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Type 2 diabetes is a metabolic disorder characterized by high blood sugar and insulin resistance. Long-term complications from poorly controlled type 2 diabetes include heart disease, stroke, diabetic retinopathy (and subsequent blindness), kidney failure, and diminished peripheral blood flow, which may lead to amputations. An estimated 500 million people worldwide are living with type 2 diabetes. A 2017 study suggests that sulforaphane may be beneficial in treating the symptoms of type 2 diabetes.

Sulforaphane is an isothiocyanate compound derived from cruciferous vegetables such as broccoli, Brussels sprouts, and mustard. Sulforaphane is produced when the cruciferous plant is damaged by insects or eaten by humans. The compound activates cytoprotective mechanisms within cells in a hormetic-type response and has demonstrated beneficial effects against several chronic health conditions, including autism, cancer, cardiovascular disease, and others.

The authors of the study identified sulforaphane out of more than 3,800 drugs and natural products as a potential therapeutic for type 2 diabetes based on statistical analysis that showed that sulforaphane’s protective effects (called a drug signature) had the potential to counteract diabetes’ harmful effects (called a disease signature).

They then conducted a randomized double-blind placebo-controlled study involving 97 adults with type 2 diabetes. All the participants were of Scandinavian ethnicity and had diabetes for less than 10 years. Sixty of the participants had well-controlled diabetes; the remaining 37 had poorly controlled diabetes. Of those with poorly controlled diabetes, 17 were obese, and 20 were not obese.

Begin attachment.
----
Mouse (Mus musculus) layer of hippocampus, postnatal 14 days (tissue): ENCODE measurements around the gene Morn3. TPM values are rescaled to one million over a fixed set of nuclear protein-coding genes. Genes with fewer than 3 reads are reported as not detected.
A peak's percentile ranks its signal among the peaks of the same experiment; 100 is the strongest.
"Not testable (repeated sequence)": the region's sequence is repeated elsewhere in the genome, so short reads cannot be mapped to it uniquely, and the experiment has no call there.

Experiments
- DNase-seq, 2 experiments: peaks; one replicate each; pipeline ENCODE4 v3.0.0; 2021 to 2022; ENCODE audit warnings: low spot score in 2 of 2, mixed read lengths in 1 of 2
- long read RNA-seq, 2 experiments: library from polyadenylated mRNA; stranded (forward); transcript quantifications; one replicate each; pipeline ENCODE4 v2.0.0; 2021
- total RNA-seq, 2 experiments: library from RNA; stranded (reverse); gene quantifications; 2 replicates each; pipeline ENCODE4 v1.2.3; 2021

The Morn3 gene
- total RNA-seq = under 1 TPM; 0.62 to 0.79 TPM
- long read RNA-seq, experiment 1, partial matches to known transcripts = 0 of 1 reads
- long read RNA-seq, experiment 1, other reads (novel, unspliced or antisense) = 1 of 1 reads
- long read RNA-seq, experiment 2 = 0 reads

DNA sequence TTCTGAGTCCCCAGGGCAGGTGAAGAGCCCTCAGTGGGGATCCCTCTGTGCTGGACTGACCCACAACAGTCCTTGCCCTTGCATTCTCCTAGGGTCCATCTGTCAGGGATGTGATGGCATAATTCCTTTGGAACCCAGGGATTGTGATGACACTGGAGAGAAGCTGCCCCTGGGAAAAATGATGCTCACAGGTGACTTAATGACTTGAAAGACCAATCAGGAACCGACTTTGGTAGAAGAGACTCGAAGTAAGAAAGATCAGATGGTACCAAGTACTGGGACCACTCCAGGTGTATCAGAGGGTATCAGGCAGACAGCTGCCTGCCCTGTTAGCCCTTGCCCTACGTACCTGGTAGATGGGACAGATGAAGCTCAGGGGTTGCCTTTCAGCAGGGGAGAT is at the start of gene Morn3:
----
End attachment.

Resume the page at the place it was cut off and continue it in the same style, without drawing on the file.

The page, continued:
After undergoing blood tests to check their fasting blood sugar and HbA1c (a measure of long-term blood sugar control) and taking an oral glucose challenge, the participants took either a placebo or powdered broccoli sprout extract (containing 150 µmol sulforaphane per dose) every day for 12 weeks.

At the end of the study period, the blood tests and the oral glucose challenge were repeated. The participants who took broccoli sprout extract and whose diabetes was well-controlled experienced no changes in their fasting blood sugar or HbA1c levels. The participants who were heaviest and had poorly controlled diabetes saw the greatest benefits from the broccoli sprout extract. After 12 weeks of treatment, obese participants’ fasting blood sugar levels and HbA1c levels decreased, but the participants who received a placebo experienced slightly increased blood sugar and HbA1c levels.

The researchers also measured the amount of sulforaphane in the participants’ blood and noted that the levels varied from person to person. The higher the blood concentration, however, the greater the change in the participants’ fasting blood sugar.

Although very few of the participants experienced any negative effects after taking the broccoli sprout extracts, the authors of the study cautioned against prescribing it to patients because more testing needs to be done to understand how sulforaphane works and who would benefit most from it.

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